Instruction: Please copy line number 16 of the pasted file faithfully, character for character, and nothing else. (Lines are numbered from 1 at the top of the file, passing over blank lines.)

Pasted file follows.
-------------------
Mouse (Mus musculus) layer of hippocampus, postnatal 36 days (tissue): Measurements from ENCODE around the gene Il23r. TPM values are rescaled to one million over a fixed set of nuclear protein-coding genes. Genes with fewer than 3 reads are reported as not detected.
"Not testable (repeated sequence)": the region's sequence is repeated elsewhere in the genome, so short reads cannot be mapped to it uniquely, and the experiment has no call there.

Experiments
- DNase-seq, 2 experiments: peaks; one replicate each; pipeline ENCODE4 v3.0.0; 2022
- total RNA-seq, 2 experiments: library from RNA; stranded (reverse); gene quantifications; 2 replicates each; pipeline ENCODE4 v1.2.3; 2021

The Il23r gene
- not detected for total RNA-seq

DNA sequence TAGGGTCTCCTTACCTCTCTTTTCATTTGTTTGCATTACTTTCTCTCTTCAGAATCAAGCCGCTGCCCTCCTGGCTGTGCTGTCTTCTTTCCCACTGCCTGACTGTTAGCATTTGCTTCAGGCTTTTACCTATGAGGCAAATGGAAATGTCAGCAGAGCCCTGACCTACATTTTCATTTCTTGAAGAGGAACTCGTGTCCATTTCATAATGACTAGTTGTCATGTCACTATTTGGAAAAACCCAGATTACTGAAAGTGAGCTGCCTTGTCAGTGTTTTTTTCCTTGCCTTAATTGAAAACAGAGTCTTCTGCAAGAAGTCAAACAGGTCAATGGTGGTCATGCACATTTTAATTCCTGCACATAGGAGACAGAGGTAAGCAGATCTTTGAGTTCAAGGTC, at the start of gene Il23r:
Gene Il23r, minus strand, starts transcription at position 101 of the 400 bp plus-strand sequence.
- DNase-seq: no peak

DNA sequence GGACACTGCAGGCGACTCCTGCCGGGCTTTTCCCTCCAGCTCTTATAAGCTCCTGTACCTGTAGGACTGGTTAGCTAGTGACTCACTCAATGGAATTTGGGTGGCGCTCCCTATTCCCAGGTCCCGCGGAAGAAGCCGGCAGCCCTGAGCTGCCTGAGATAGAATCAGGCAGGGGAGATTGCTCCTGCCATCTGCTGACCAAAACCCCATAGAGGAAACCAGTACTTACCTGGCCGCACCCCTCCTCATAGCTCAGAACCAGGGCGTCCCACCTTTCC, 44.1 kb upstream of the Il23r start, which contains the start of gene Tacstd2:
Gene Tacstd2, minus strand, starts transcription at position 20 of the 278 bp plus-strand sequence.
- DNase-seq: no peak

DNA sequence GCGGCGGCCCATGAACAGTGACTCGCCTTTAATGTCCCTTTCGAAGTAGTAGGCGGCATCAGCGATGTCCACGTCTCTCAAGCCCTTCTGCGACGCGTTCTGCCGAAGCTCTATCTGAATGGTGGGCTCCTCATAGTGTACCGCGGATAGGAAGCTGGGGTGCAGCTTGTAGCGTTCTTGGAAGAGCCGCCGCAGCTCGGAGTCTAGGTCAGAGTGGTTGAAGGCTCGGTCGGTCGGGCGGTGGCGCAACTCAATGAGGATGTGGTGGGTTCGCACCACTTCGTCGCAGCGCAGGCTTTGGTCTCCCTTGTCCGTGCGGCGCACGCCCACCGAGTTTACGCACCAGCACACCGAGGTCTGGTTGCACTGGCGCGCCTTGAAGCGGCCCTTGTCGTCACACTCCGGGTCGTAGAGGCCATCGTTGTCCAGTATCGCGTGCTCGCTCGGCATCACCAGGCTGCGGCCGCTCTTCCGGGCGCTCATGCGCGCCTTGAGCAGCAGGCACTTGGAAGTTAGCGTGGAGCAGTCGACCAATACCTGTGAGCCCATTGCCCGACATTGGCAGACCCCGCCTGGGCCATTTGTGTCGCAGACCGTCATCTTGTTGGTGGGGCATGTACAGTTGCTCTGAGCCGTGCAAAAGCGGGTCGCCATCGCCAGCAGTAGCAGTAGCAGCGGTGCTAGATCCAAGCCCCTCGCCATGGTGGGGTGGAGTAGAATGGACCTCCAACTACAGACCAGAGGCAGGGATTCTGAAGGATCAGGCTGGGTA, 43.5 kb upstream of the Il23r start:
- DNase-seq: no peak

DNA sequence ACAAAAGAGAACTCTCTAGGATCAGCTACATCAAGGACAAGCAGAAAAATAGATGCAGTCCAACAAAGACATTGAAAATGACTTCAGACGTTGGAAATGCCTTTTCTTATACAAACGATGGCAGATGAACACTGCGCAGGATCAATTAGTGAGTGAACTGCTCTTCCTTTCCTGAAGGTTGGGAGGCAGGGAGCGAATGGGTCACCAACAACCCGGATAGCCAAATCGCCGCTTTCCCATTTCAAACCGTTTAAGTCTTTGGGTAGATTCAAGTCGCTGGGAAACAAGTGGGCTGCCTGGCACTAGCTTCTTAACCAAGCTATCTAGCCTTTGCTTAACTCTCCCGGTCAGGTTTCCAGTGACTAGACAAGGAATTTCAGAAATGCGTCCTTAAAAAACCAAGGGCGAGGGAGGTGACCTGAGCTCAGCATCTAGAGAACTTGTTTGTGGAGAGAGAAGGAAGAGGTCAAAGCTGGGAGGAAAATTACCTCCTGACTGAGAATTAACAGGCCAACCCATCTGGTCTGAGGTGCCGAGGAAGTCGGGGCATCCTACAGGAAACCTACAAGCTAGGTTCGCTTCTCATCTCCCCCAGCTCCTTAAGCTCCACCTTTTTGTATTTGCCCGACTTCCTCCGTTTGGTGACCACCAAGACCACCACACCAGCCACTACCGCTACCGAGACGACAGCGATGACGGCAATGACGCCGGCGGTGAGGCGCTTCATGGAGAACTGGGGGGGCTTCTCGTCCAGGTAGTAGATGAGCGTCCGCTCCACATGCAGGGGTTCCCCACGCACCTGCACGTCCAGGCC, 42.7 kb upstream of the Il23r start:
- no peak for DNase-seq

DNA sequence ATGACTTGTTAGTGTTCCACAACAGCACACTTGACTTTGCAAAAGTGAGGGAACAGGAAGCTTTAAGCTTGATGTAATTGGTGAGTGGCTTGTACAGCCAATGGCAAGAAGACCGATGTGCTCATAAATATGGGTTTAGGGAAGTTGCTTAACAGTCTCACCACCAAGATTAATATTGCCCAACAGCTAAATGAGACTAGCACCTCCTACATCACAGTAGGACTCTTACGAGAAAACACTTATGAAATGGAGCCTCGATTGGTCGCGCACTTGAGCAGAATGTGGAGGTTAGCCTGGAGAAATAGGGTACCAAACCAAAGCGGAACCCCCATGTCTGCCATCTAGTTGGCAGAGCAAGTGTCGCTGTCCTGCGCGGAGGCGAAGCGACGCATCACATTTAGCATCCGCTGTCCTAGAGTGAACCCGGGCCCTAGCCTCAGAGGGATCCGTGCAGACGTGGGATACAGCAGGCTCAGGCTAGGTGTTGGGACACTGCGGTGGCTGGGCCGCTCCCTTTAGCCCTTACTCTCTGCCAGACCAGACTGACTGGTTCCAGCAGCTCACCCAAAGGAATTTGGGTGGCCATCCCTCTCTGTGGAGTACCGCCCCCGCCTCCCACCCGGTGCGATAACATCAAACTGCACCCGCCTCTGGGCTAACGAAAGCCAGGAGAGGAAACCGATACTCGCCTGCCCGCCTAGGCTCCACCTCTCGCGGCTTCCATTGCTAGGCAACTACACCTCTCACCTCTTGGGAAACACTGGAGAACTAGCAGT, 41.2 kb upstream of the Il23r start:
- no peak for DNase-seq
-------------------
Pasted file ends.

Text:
DNA sequence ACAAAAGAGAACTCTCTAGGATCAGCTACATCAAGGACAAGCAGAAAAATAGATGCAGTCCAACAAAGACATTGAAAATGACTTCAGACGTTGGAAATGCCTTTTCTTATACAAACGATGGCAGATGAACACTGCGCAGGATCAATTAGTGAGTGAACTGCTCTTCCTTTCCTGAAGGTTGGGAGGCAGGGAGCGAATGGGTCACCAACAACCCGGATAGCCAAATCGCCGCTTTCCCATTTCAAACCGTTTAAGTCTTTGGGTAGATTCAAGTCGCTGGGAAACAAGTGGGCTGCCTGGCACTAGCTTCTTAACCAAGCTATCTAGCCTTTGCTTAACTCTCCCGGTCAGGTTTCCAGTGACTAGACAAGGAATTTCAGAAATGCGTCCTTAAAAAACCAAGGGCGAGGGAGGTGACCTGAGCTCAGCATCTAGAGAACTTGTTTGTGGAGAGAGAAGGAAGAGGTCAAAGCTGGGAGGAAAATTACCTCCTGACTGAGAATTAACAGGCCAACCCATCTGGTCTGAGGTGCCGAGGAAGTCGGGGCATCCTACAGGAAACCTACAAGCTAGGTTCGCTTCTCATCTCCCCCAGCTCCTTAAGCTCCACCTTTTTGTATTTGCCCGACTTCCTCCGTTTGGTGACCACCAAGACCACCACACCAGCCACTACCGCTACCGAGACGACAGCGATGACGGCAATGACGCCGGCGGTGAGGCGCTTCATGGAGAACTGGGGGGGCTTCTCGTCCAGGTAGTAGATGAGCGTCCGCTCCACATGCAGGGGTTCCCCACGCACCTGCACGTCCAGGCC, 42.7 kb upstream of the Il23r start: